This piece is cross-posted at Hardwood Paroxysm. Check it out there.
Steve Ballmer is the NBA’s knight in shining armor. He rode in on his $2 billion horse to rescue the league’s damsel in distress (the Los Angeles Clippers), formerly held captive by a deranged, racist villain (Donald Sterling), plucked them from the lunatic’s tower and ran, screaming and celebrating wildly, into the sunset. If there’s been a crazier, more contentious exchange of ownership in sports history, I’m unaware of it. In less than four months’ time, Sterling went from being the second-longest tenured owner in the league to accepting his exile, a myriad of complicated legal proceedings and public relations wars wedged in between.
Ballmer’s ownership situation is by far the most unique in the league – not only did he buy a team that wasn’t up for sale in the eyes of its owner, he also ponied up more than triple any previous sale price in NBA history.* While the former Steve Jobs acolyte is certain to make waves, as much for the highly publicized nature of how he acquired the team as his bluster, looking deeper into the past decade of franchise sales, as well as they people who’ve entered the fraternity of owners during that time, reveals some interesting overall trends about the nature of NBA ownership.
Half the NBA’s teams have changed hands in the past decade, and 11 new primary ownership groups have joined the league since 2010. Between 1998 and 2011, sale prices hovered steadily between $200 million and $400 million, the lone exceptions being the Wizards ($550 million to Ted Leonsis, but the sale included the Verizon Center) and the Warriors (who were the subject of a four-pronged bidding war, which eventually drove up the price to $450 million, paid by Joe Lacob, Peter Guber and their investors). In 2012, Vivek Renadive bought the Sacramento Kings for a record $534 million, a record soon broken when Herb Kohl sold the Milwaukee Bucks, and broken again when Donald Sterling was forced to sell the Clippers.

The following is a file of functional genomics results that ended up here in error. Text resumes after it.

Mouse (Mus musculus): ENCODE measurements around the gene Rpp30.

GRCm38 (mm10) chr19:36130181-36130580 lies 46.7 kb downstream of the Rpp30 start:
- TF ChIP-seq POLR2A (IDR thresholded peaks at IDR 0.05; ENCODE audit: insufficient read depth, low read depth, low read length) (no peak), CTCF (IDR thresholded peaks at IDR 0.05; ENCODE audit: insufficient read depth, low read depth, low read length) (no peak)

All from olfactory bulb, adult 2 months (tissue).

It isn’t just the price tags that are changing; the sources of owners’ wealth have changed as well. A glance at this chart shows how:
Prior to 2002, most NBA owners made their money in somewhat “traditional” industries. The three oldest ownership groups in the league are the Jerry Buss family, Herb Simon and Jerry Reinsdorf, all of whom accumulated wealth through real estate and real estate litigation. Owners made their fortunes in auto or farm machinery dealerships (Miller, Holt), or in printing (Taylor), or in telecommunications (Dolan, Peddie), or on Wall Street (Alexander), or by inheriting/marrying into it (Arison, Kroenke). Even Mark Cuban, a self-made internet billionaire who bought the Dallas Mavericks in 2000, would have to be considered a member of the old guard, despite his blacksheep persona.
When Boston Basketball Partners, LLC finalized the purchase of the Boston Celtics on December 31st, 2002, it signaled a subtle but important shift in the makeup of NBA owners. Two of the four executive members of the group made their money by more “traditional” means: H. Irving Grousbeck made his fortune as co-founder of Continental Cablevision (later Media One, a cable company) and Robert Epstein (of the Abbey Group) made his in real estate. The other two executives, Wyc Grousbeck and Steve Pagliuca, worked at private equity/ investment firms (Highland Capital Partners and Bain Capital, respectively). The presence of individuals with a background in investments was a sign of things to come.
In 2006, Clay Bennett of Dorchester Capital, a private investment firm, led a group who bought the Seattle SuperSonics and moved them to Oklahoma City. In 2010, Mikhail Prokhorov (Nets), Joe Lacob (Warriors) and Tom Gores (Pistons), all of whom had venture capital or investment backgrounds, entered the fray. In 2011, a group led by Joshua Harris of the Apollo Global Management private equity firm won a bid to buy the Philadelphia 76ers for $280 million. And finally, Marc Lasry and Wes Edens, who bought the Milwaukee Bucks for $550 million in May, earned their fortunes in hedge funds and private equity management, respectively.
On the surface, the involvement of investment-oriented ownership groups may signify that NBA franchises are sound investments, great news for NBA fans, who occasionally give in to fretting about the long-term financial health of the league. Also, the rush many groups have felt to purchase a team (exhibited by the sharp rise in prices and rapid rate of sales) suggests that the upcoming media rights negotiations will net a significant influx of money for the NBA and its owners, which will hopefully mean increased profits to be shared with players, league-wide financial stability and (fingers crossed) labor peace.